Buy Flood Insurance: What we learned from Hurricane Ida

20 Sep
On September 2, 2021, Parked cars in New Brunswick, New Jersey submerged underwater after Tropical Storm Ida.

Hurricane Ida struck Louisiana as a category 4 hurricane with 150 mile an hour winds and days later hit New Jersey, New York, and other states with a massive amount of rain that has caused numerous flash floods, killing more than 40 people. 

Unfortunately, many property owners are unaware that a standard homeowners insurance policy doesn’t cover floodwater damage. In order to be protected against flood damage, homeowners must have a separate flood insurance policy in place. Flood insurance is sold via the National Flood Insurance Program (NFIP) or via private insurance companies.  

The Consumer Federation of America is currently estimating that the NFIP could see as many as 100,000 claims totaling over $7 billion in damages thanks to Ida.  In recent New York Times article,  David Maurstad, a senior executive of the federal flood insurance program, said roughly 17,000 claims had been submitted so far. 

While many homeowners on the Louisiana coast carry flood insurance, due to the fact that hurricanes are common in this area, homeowners in New York and New Jersey are less likely to have flood insurance in place. In addition, most flood insurance policies exclude or offer limited coverage for damage to property in the basement of a home. Unfortunately, a lot of the damage in Northeastern states is due to flooded basements. 

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NFIP policies will cover damage to major systems and appliances in the basement of a home but offers limited coverage for possessions such as electronics, computers and even furniture. 

Despite the fact that most standard homeowner policies exclude property damage in basements, it is possible to purchase a rider that covers damage from sump pump failure, in most flooding situations, your sump pump will eventually fail. However, adding a rider is not a guarantee that your flood damage will be covered, every policy is different and while some may cover flood damage, others may only cover sump pump failure if the flooding is caused a burst pipe or other plumbing failure.

If your sump policy does cover flood damage, coverage can be limited. Most sump pump endorsements limit coverage to $5,000 to $10,000 which may help replace some of your possessions, but there is a good chance it will not be enough coverage to replace all of your items. In addition, sump pump endorsements come with a deductible that you must pay before coverage kicks in to cover the damage.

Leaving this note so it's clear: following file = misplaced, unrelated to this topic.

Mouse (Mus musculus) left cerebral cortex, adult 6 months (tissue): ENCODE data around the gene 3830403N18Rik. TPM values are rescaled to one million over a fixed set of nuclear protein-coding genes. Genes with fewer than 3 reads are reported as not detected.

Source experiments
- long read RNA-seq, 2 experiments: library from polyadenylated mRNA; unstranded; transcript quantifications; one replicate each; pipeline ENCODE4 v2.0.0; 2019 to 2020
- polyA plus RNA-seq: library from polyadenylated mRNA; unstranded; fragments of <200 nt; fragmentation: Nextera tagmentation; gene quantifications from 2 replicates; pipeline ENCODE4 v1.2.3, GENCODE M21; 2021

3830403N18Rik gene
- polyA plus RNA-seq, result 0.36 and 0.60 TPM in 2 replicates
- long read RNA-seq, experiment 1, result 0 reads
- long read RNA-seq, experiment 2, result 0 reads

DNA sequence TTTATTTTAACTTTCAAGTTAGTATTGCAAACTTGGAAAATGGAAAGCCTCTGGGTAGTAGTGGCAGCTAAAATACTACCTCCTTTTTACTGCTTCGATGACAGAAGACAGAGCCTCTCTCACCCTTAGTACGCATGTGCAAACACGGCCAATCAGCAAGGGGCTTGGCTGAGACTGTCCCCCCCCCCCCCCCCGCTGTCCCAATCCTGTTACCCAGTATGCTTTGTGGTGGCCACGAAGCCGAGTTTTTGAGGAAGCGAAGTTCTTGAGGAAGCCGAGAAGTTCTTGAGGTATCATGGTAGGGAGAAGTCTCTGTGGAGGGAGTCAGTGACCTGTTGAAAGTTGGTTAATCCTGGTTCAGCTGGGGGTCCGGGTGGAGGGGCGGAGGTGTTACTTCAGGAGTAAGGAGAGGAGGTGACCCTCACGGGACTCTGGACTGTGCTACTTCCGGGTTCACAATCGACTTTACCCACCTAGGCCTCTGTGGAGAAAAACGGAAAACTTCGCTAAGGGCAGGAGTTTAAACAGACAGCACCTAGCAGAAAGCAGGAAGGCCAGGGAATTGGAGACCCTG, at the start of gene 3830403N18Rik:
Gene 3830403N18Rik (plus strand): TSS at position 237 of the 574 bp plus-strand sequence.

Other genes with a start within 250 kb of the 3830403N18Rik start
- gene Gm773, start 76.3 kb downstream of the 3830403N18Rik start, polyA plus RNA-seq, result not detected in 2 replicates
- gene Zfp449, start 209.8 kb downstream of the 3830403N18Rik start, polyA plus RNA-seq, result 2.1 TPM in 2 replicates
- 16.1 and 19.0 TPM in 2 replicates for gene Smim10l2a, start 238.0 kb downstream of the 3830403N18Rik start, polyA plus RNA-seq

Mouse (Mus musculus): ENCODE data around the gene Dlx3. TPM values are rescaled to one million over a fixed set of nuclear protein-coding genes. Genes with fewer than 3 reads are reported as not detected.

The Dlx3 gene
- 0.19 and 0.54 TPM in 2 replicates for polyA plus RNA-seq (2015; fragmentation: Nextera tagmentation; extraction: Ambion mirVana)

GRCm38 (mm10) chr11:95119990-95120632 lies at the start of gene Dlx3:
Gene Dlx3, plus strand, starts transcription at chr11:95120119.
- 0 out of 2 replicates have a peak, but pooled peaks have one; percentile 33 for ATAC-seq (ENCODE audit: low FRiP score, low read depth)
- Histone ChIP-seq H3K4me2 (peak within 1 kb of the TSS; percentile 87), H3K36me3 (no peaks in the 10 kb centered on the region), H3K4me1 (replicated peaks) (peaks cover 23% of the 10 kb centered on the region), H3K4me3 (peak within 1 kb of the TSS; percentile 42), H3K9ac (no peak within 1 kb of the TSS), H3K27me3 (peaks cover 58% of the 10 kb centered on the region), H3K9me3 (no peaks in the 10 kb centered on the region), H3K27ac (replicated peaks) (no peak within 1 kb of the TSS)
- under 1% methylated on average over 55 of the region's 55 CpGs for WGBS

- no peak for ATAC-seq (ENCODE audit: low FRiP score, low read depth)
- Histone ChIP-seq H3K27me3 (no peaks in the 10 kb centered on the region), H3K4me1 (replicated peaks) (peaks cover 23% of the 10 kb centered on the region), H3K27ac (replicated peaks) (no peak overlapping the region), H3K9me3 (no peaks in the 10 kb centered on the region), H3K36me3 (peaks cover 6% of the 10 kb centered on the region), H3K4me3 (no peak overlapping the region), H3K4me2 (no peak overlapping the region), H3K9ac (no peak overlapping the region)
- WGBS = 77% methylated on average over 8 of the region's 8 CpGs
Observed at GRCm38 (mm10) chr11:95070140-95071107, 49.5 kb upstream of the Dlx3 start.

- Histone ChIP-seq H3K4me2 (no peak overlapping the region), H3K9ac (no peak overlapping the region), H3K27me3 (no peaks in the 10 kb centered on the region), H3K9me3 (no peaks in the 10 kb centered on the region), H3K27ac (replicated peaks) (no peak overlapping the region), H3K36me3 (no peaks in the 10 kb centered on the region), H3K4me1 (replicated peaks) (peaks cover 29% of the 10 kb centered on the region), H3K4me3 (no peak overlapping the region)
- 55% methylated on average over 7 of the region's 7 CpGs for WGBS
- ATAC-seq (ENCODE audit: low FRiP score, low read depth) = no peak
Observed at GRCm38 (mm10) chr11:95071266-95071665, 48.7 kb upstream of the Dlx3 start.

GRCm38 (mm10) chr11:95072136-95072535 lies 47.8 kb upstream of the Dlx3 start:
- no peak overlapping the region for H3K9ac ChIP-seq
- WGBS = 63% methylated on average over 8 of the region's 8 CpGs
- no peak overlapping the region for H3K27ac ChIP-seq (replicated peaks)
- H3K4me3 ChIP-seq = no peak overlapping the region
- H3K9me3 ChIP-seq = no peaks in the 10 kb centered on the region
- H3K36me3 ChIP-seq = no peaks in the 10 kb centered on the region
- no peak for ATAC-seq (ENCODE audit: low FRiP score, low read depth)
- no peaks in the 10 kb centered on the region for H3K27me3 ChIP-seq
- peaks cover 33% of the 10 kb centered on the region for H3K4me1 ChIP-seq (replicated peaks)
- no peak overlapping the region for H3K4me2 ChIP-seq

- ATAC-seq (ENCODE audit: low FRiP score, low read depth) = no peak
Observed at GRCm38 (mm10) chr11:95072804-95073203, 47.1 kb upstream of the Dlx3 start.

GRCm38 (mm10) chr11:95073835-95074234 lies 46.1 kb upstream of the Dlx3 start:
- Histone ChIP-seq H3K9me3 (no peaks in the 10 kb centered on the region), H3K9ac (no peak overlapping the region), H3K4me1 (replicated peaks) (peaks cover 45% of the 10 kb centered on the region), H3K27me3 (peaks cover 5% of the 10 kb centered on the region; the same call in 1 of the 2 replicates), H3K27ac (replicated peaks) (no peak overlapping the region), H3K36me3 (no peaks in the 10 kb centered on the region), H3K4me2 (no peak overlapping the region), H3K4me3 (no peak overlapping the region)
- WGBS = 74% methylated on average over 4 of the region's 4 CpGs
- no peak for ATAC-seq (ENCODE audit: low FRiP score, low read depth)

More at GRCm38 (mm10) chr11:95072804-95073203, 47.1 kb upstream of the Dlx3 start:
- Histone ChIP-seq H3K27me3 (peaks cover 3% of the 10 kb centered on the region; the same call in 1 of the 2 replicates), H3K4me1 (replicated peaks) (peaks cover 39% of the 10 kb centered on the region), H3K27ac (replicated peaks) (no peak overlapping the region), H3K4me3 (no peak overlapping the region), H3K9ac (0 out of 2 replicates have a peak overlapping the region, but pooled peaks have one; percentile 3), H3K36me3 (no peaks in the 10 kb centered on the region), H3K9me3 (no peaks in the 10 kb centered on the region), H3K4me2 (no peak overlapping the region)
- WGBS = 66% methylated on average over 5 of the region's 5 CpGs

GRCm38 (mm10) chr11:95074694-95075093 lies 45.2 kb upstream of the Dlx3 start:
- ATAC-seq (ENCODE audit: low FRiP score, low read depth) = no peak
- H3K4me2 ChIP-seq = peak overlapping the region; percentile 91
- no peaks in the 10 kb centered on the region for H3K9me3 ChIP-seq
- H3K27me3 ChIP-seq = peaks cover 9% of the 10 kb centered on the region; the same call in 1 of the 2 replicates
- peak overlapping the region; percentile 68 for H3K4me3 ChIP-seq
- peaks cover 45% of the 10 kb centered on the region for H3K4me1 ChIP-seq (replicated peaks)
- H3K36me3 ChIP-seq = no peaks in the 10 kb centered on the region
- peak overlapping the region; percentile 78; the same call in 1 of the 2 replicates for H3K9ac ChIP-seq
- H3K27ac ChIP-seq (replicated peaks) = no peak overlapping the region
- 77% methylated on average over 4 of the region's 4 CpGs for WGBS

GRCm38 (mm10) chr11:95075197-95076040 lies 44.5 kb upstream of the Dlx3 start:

Tips for filing a claim for flood damage 

Flood damage can be expensive and filing a claim can be complicated and take some time. Here are a few tips to help speed up the process and make sure your claim is handled fairly:

  • Remote inspections: Many insurance companies are doing damage inspections over video due to the pandemic. This means you can meet with an adjuster over video which is both convenient and often speeds up the process. 
  • File a claim quickly: Insurance claims are often handled on a first come first served basis so file your claim as soon as possible. Once it is safe to go back into your home, contact your agent or insurance company to get the claims process started.
  • Keep detailed notes: Whenever you interact with your insurer regarding your claim be sure to take notes. Keep your claim number handy and make notes of the name and title of anyone you speak with as well as an overview of your conversation. 
  • Document the damage: As soon as it is safe, document the damage to your home. Take videos and photos from a variety of angles. Photograph all your damaged or destroyed possessions before you throw them away. You may want to keep samples of damaged items such as carpet or curtains to show your adjuster. 
  • Keep receipts: Keep all receipts related to your claim, including restaurant and hotel bills if your home is not livable due to flood or other storm damage. You may be able to get reimbursed for these expenses under the additional living expenses section of your policy.  
  • Claim settlements are negotiable: Keep in mind that if you are not satisfied with your claim settlement you can dispute the amount and ask your insurer to review your claim. If you still disagree with the amount, you can file a written appeal with FEMA. 

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